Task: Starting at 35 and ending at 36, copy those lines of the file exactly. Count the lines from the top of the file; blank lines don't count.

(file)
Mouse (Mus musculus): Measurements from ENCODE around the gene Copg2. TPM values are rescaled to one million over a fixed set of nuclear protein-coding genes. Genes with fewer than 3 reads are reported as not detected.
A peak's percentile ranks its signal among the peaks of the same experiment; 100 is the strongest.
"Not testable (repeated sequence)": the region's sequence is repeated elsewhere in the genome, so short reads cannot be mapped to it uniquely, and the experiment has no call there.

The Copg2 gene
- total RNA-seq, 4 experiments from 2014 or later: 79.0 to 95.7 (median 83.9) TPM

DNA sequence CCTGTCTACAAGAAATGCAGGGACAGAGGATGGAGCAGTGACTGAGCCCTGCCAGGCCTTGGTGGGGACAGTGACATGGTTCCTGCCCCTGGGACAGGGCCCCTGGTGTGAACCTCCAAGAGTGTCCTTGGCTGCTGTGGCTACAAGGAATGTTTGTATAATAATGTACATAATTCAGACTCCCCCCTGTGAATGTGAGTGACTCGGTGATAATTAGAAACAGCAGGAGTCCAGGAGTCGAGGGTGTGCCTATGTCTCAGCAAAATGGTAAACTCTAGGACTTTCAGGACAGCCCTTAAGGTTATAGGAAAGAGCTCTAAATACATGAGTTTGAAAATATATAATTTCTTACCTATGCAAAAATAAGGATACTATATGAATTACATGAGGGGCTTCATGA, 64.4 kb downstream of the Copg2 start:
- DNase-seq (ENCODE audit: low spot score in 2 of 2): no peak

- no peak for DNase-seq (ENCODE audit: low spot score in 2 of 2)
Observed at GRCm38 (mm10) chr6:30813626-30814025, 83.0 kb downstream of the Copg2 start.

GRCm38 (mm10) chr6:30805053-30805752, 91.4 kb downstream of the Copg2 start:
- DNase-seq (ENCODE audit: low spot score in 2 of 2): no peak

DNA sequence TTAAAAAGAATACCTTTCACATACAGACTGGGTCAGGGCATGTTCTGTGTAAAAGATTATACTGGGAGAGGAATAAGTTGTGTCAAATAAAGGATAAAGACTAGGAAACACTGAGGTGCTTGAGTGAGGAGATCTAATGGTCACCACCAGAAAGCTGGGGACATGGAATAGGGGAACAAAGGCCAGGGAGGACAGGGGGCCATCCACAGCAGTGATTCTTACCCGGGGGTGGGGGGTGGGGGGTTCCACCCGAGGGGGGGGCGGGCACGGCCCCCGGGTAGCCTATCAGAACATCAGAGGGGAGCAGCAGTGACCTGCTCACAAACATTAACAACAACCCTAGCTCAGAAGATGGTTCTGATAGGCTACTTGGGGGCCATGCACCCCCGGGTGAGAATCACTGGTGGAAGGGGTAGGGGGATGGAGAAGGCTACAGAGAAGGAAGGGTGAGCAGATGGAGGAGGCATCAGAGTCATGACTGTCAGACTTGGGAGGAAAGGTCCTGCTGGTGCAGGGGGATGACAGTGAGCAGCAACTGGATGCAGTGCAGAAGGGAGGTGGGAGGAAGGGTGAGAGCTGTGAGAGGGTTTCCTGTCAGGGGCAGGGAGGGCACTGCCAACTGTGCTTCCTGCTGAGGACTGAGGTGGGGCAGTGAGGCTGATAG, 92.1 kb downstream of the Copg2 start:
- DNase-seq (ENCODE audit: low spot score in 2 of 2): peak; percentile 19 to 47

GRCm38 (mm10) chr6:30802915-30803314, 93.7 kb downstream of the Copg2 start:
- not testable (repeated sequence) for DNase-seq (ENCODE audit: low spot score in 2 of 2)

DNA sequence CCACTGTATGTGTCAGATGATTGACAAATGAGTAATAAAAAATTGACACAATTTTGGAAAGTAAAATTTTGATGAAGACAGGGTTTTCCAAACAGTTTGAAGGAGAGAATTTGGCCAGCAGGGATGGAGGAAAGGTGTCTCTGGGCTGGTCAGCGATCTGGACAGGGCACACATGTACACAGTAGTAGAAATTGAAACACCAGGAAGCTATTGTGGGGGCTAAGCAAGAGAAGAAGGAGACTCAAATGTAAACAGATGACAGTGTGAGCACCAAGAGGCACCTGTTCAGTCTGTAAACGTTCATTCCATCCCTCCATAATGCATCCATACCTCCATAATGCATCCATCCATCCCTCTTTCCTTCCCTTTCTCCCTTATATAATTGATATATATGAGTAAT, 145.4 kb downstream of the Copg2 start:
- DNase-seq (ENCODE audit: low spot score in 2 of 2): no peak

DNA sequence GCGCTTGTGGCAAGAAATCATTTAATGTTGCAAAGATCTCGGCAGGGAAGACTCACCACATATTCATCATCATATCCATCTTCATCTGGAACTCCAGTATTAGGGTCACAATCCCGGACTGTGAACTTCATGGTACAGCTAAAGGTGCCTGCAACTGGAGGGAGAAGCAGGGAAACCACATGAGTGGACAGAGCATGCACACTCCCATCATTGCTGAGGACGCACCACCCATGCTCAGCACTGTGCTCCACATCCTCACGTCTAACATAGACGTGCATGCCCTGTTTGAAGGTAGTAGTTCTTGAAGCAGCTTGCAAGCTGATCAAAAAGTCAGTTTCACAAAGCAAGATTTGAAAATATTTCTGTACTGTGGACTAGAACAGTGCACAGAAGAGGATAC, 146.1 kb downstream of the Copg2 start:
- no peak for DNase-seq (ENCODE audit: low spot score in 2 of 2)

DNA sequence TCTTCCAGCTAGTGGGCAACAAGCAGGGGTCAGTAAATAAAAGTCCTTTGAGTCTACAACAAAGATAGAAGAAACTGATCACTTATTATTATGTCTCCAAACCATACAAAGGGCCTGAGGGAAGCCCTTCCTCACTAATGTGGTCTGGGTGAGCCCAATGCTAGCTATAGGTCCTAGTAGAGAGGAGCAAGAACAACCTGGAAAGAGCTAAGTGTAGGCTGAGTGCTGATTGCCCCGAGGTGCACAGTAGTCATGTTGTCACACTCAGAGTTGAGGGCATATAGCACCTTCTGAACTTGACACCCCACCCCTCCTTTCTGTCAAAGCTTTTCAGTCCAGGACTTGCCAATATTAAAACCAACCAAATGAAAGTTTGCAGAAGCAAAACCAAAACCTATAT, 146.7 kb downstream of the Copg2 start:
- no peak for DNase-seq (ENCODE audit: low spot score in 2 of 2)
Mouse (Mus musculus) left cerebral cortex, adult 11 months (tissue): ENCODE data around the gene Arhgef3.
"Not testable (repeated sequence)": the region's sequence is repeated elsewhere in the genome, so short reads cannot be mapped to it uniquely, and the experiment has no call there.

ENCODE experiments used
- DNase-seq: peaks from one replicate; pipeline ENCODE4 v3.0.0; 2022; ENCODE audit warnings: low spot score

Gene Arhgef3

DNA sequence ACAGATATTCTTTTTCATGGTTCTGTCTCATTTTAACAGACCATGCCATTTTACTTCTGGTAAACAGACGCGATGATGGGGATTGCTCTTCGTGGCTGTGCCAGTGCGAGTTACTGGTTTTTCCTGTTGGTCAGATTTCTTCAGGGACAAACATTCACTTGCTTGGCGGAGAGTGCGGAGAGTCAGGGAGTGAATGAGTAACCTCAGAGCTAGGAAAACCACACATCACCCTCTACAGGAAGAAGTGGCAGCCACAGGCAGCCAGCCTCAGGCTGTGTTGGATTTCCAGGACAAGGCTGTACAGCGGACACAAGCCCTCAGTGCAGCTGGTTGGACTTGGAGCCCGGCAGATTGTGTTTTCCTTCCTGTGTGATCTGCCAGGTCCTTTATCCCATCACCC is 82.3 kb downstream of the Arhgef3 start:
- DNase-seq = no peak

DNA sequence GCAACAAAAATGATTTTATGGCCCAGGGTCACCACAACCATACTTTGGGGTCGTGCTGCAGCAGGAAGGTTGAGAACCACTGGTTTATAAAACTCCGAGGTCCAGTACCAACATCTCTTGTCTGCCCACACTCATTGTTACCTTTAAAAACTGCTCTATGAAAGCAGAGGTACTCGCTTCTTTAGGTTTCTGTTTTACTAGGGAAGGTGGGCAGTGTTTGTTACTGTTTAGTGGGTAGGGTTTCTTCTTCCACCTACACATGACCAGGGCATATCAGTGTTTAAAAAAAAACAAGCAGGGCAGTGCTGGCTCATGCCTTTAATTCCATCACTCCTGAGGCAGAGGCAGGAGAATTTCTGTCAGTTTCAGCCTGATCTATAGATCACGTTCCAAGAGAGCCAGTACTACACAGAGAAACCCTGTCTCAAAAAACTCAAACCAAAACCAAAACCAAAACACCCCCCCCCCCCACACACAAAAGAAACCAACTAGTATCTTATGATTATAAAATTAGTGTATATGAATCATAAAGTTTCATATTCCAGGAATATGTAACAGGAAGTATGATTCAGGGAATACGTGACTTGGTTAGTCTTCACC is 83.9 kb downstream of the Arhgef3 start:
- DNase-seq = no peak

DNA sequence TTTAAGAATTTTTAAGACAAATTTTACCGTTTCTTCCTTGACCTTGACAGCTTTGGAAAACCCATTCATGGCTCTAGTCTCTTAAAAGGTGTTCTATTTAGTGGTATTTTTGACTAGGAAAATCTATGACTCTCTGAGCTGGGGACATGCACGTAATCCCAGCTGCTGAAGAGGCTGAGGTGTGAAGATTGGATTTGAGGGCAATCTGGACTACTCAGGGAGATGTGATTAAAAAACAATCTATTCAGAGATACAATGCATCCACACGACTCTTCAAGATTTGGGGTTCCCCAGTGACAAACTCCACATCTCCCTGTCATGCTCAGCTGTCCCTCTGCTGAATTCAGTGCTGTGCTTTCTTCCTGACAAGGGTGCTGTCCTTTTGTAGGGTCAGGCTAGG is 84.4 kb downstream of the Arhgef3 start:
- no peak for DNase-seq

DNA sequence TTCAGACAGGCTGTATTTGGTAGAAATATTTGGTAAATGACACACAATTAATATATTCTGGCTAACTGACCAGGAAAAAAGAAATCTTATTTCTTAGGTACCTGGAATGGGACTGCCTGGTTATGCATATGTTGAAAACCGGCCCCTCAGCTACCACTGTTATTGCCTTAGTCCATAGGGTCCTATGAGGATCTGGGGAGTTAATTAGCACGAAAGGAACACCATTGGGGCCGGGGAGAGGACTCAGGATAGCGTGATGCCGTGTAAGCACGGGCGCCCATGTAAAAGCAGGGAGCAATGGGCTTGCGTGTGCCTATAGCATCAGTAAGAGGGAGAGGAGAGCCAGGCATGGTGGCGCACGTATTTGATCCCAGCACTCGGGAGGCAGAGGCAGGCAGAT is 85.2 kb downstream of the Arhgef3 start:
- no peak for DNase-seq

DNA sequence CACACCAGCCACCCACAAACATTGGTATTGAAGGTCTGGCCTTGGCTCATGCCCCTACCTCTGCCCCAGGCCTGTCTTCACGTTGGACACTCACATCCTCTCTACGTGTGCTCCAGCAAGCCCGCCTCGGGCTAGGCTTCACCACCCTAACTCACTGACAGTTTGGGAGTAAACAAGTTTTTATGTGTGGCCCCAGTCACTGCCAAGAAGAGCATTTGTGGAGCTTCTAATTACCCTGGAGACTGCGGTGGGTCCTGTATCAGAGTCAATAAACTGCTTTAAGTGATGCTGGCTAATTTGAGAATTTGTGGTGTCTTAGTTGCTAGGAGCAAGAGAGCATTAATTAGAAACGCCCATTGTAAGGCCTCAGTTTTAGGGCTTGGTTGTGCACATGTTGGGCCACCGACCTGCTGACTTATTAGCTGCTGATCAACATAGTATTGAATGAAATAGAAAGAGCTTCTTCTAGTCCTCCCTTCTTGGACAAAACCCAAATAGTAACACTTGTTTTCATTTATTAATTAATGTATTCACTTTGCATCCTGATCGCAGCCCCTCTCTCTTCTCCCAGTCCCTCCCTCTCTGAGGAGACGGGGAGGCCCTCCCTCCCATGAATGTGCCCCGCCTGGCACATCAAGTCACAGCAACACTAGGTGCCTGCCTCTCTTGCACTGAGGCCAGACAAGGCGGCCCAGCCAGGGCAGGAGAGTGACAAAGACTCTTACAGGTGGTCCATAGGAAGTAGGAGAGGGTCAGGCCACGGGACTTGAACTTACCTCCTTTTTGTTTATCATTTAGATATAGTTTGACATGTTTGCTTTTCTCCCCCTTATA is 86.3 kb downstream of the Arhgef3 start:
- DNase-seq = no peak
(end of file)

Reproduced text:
DNA sequence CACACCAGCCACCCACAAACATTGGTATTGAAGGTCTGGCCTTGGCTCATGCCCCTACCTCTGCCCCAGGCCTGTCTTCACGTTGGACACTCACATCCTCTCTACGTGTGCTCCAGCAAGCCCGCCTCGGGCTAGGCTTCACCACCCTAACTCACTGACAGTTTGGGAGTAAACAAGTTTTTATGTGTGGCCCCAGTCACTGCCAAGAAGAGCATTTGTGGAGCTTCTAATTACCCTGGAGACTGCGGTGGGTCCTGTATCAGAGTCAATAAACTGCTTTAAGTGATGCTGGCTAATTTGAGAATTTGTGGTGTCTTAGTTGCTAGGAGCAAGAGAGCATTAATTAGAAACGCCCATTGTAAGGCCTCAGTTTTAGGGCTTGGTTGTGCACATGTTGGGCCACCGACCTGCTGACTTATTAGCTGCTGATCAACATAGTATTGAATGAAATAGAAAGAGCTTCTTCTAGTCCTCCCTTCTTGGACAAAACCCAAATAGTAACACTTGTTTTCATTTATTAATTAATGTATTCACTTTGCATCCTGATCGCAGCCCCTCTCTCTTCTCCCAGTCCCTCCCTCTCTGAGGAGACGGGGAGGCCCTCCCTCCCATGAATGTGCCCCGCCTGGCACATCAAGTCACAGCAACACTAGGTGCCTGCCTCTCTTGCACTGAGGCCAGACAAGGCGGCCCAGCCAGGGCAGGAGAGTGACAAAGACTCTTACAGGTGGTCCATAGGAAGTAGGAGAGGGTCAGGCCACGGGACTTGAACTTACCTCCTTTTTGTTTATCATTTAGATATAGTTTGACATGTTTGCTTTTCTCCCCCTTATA is 86.3 kb downstream of the Arhgef3 start:
- DNase-seq = no peak